I think I’m turning Japanese; I really think so, or at least I did when I attended the Sunday, October 24th evening of the Food & Film Festival titled “Eat Japan.” I had the pleasure of discovering The Food Film Festival last year while rampantly googling-food festivals, NYC. I know you’re sitting in awe of my very elaborate process. I searched in hopes of finding some interesting places to explore and share with Girls on Food. However, finding Food & Film was like finding myself halfway through a Judy Blume novel….it just fit.
After eating my way through BBQ and the food porn party at last year’s festival-“Eat Japan” was the next logical step in this foodie’s adventure toward cinematic grandeur. Ok don’t get excited because I mentioned the word porn, I don’t mean the type of porn you can see on TubeV Big Black Cock, I am talking about food porn it’s a new thing, it literally means taking pics of food. Anyway I digress, I was lucky enough to have fellow GOF’er Marcie Andersen come with, and thus the shenanigans ensued.
We’ve expertly crafted the side head tilt while sampling products by Lumpia Shack; Filipino-inspired cuisine. Above we are proudly holding Truffled Mushroom Lumpia. It has a crispy exterior similar to that of a spring roll nicely complimented by the flourish of truffle mayo on the top.
50 Greenwich Avenue, New York, NY 10011
Pictured here is their Bistek and Onions Sushi, a playful elevation of a favorite Filipino dish. What I found astonishing about this dish was the mesh quality of the onion creating a different taste profile. I had the chance to chat with the chef, Neil Syham, who explained he pureed the caramelized onions at a high temperature to achieve the incredible consistency.
Also present was The New York Distilling Company who already had my heart with their aptly named Dorothy Parker American Gin. Men will surely make passes at girls who wear glasses after a few sips of Suntory. Allen Katz, one of their team and one of the nation’s leading experts on distilled spirits and cocktails was on hand to make his signature drink showcasing this Japanese Whiskey.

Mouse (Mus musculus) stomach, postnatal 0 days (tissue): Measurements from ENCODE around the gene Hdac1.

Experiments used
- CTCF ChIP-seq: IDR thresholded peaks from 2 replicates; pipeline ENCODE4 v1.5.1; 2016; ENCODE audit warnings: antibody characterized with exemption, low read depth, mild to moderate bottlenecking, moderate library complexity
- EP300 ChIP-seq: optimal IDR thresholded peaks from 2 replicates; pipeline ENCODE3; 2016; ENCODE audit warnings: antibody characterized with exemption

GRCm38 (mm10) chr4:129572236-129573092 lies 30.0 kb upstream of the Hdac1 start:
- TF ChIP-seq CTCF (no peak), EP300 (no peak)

The New York Distilling Company
79 Richardson Street (between Leonard & Larimer), Brooklyn, NY, 11222
While sipping this smooth concoction, Allen explained that Japanese Whiskey with its lighter taste would sure to be a mainstay in the states over the next twenty years.
Did I mention that all of this happened in the pre-party? On to films on food! George Motz, the Emmy Award-winning filmmaker, author of Hamburger America, and founder of The Food & Film Festival kicked off the evening as its official master of ceremonies. The festival, now in its tenth year uniquely showcases food, chefs, and all the in between.
The mysterious chef who chooses to go by “Chef Nigo” rose to popularity this past summer when doing a pop-up Ramen Lab in NYC. He chooses not to disclose his identity, wearing this signature mask while he works, so that the diner can focus on the food and not on the chef behind it.
For the after party, Chef Nigo made a specialty tsukemen not served in any of his eateries. With the gravy broth mentioned in the film This is Tsukemen directed by George Motz, the dish was rich, delicate, and delicious and topped with a succulent cut of pork belly.
The winner of the evening, audience and festival selection alike was “SAKURADA” Zen Chef. It tells the story of the Japanese chef, Mr. Isuzu Sakurada who awoke to cook the best soup and became a 2-starred Michelin Chef in Kyoto. The filmmakers were on hand to accept their awards and no-you’re not hallucinating, one of them dressed in a Pikachu onesie.
Mr. Sakurada has since closed his restaurant and keeps his recipes a secret as is customary in Japan. However, he was kind enough to call an NYC colleague and have them make us a dish. This Nama-Fu Tempura & Sake by Kajitsu was light and flavorful.
And after the films, we feast! Check out some of the food and frivolity from our adventure.
I don’t think I even began to skim the surface of the amount of mochi floating around both before and after. This rice cake made of mochigome, a short-grain japonica glutinous rice is pounded into paste and molded into the desired shape. Upon the first bite, my initial reaction was “oh, this is a Japanese gummi.” One of the films Pounding Mochi with the Fastest Mochi Maker in Japan
Dir. Great Big Story, demonstrates the manpower and ceremony with which Mochi is made.
One of the events sponsors, The Billion Oyster Project geared toward restoring one billion live oysters to New York Harbor and educating about the restoration of our ecosystem brought along these gorgeous oysters to sample. A bit briny but perfect and shucked on site.
The Food & Film Festival made me laugh, almost cry, and probably gain two pounds and for all of those reasons around the end of October, New Yorkers should keep their eyes peeled for this amazingly edible event. With so many different themes and foods, it will leave you wanting for nothing. Be sure to save your gym membership.